Editor’s Note: The following is an excerpt from a recent interview with LucidWorks CEO Paul Doscher, who touches on an important consumer trend that’s hit the enterprise: Smart Apps. Doscher discusses the enterprise’s growing need for software that anticipates end users’ needs, and answers their questions with contextualized data, noting the web as a template for designing an interface for businessmen and women. His company, known for delivering data-centric application development platforms, sees firsthand what end users need, and how their consumer expectations around information accessibility and usability are impacting enterprise IT.
Big Data makes every employee smarter
What we’re seeing as it relates to Big Data is a requirement for an app to be smarter, with better awareness. With the overwhelming amount of information, apps need to be smarter and aware, looking at user usage patterns and putting that feedback into the app ranking to understand [end user] roles and provide access to the right information. After a while, the system can anticipate what the user’s going to need to make more effective decisions.
Talking about the role of IT and the role of end users, it’s going to be about the ability to integrate content contextually, and make it more valuable. The current paradigm is more poll-based. This has been true for some time. You have to know the questions the user’s going to ask before building an effective app.
With the next generation of apps, there’s going to be too much information and data. That [poll-based] paradigm is going to break. The system needs to be smarter and more context-aware to provide more answers as it culls through all the data.
Consumer trends impact the CIO
So the relationship then, between the CIO/IT and the end user, is the ability to build that platform where the information is consolidated, and the user interface is easier to use than ever before.
The original threshold will be what the user experience currently is on the web. We’re moving to a space where information is displayed on all sorts of devices, through Business Intelligence dashboards and different types of user interfaces. Information access is built in phases, based on patterns you’ve been researching, etc. The ultimate phase is when the system starts to provide answers, almost using Artificial Intelligence in a way where it can aggregate content, look at different variables and provide different possible outcomes.
If you think about it, based on everything we’ve been able to read and understand, is similar to what IBM’s trying to do with Watson in the healthcare space. A doctor can type in the specifics around a particular patient and Watson can go through the clinical data and come back with a statistical probability of outcomes the patient might have. Watson can go further and say, “here are the best treatments for this particular individual” based on genetics, location, gender, age and other data points.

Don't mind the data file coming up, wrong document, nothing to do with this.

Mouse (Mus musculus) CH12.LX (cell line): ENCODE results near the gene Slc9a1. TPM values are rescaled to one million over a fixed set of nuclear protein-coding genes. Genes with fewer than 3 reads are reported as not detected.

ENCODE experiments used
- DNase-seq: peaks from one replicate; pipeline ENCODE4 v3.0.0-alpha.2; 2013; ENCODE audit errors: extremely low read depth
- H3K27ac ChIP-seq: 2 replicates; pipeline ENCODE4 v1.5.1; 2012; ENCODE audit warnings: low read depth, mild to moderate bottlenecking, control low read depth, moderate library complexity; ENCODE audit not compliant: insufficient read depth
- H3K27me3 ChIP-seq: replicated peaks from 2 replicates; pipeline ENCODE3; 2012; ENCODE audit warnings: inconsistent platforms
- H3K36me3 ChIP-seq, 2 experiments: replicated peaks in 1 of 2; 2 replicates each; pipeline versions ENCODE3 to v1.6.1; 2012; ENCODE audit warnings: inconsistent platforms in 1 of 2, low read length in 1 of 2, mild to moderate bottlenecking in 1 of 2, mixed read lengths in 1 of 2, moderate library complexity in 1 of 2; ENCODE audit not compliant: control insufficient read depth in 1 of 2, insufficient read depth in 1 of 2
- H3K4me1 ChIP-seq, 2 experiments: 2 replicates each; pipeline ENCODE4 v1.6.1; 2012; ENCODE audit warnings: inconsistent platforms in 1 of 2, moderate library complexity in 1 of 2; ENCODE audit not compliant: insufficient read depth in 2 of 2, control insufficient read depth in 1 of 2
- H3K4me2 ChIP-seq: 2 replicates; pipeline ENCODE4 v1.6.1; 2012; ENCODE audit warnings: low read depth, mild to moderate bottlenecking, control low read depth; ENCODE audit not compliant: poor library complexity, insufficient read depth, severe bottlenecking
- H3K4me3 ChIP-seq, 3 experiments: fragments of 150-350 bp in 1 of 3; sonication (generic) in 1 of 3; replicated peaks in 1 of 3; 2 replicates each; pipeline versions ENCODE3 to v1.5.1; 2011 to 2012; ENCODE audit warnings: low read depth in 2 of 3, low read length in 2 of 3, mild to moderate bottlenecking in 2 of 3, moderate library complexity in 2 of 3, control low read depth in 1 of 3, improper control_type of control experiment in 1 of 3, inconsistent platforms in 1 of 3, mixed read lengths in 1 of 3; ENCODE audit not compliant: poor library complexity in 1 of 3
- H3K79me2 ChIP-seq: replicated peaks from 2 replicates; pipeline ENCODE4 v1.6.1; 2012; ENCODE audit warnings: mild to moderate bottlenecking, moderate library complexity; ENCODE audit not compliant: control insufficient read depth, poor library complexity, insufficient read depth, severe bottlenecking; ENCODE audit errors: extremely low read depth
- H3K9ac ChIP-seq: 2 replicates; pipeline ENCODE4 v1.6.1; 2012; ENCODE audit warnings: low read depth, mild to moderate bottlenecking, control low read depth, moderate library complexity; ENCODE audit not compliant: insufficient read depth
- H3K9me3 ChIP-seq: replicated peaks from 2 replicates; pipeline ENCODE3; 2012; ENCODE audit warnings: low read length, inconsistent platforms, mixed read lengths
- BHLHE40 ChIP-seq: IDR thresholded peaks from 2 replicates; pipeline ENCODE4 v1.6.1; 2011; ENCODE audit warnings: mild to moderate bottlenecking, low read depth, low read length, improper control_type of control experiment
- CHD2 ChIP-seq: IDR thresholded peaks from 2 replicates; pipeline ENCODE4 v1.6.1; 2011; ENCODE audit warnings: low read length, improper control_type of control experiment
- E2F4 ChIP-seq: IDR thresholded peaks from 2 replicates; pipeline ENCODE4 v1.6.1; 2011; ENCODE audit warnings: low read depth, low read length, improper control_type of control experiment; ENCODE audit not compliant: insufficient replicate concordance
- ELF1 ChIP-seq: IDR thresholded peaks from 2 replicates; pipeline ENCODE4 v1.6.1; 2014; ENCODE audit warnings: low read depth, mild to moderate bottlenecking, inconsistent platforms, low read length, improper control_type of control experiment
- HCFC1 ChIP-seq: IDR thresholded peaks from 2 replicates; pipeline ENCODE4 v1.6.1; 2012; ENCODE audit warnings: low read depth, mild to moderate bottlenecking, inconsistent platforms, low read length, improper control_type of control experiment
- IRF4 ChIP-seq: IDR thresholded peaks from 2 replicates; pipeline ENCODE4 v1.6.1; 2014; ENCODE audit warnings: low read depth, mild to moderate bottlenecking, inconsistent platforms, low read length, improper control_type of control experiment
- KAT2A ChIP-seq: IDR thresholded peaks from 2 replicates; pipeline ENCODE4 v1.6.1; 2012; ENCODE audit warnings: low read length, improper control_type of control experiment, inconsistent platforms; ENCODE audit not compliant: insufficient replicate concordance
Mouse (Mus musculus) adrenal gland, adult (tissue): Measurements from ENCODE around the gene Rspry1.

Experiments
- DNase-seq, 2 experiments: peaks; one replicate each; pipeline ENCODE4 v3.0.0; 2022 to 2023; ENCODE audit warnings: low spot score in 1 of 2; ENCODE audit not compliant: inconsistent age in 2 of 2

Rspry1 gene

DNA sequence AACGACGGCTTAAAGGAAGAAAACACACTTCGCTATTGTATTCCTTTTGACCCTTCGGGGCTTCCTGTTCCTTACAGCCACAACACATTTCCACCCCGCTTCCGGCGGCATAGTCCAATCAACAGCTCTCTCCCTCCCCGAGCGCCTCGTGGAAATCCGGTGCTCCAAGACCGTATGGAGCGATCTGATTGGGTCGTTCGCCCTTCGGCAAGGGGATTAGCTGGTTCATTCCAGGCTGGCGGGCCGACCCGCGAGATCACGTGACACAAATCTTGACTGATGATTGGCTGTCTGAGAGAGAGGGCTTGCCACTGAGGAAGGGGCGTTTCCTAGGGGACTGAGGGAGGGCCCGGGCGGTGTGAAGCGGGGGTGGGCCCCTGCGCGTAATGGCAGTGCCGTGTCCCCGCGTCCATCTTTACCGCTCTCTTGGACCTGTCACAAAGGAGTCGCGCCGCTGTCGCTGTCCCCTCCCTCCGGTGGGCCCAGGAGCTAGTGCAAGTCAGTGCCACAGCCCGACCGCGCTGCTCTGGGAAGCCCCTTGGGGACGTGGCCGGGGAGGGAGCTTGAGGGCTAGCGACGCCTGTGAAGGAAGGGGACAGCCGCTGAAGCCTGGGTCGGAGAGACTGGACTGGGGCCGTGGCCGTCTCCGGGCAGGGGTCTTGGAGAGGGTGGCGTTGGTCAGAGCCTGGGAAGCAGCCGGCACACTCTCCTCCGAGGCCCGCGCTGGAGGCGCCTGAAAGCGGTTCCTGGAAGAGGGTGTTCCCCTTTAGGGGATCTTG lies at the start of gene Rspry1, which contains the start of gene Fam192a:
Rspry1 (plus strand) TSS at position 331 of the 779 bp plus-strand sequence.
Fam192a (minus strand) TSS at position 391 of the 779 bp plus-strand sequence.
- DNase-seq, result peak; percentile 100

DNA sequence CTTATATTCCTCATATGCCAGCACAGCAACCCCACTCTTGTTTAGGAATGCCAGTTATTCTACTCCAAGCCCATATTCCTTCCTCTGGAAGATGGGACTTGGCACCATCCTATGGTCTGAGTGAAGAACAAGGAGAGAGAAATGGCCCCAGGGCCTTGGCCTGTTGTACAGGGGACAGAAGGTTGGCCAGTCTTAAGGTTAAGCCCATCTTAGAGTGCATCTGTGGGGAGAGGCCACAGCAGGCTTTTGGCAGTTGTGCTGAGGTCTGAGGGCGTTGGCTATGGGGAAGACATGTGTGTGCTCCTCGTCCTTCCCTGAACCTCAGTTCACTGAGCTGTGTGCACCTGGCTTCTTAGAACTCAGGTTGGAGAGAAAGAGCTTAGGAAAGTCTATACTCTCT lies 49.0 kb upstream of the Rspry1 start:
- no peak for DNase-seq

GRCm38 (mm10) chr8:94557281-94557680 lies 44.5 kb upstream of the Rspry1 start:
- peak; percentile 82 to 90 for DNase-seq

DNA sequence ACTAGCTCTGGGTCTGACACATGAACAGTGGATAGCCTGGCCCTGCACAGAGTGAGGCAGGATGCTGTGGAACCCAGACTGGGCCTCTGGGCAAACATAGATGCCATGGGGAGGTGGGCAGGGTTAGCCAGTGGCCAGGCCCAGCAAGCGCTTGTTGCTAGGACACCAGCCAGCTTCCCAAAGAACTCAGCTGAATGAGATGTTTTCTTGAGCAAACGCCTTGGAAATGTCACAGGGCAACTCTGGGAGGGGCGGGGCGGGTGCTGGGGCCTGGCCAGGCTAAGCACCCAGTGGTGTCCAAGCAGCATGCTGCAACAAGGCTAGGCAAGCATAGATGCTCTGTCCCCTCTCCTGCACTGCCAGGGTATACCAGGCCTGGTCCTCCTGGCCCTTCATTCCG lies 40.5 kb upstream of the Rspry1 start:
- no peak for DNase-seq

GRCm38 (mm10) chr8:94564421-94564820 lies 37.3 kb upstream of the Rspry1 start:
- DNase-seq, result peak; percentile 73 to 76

LucidWorks builds the plumbing to bring data full circle
Right now we’re working on the plumbing. It’s not sexy, but someone’s gotta do it. Unless you have the underpinnings to contextualize this for the user, there’s UI developers for that particular user community. We don’t have any preconceived ideas around that. In more cases, the enterprise developing the app understands the best opportunity to display that information properly.
The way we look at is is sort of the three-level architectural tech stack. If you consider Hadoop to be the new generation data stack, the best Hadoop implementation will be limited by people’s ability to get content out of it. This requires workflow, machine learning technology, search as a fundamental component, security, cluster awareness, understanding how data is moving, etc.
When you break down the plumbing, it’s all about providing the parts. What we’ve done with our big data product is to pull together search technology and other Apache products that provide those capabilities and put it inside a REST API, and let clients take advantage of those function calls. They don’t have to worry about if the data’s in Hadoop, or somewhere else.
Hear more from Doscher on #theCube
Doscher has plenty to say on the topic, his company and what we can expect from the Big Data space this year. See his latest interview with #theCube from O’Reilly Media’s Strata Conference, held last Spring.
Kristen Nicole has also contributed to other publications, from TIME Techland to Forbes. Her work has been syndicated across a number of media outlets, including The New York Times, and MSNBC.
Kristen Nicole published her first book, The Twitter Survival Guide, and is currently completing her second book on predictive analytics.
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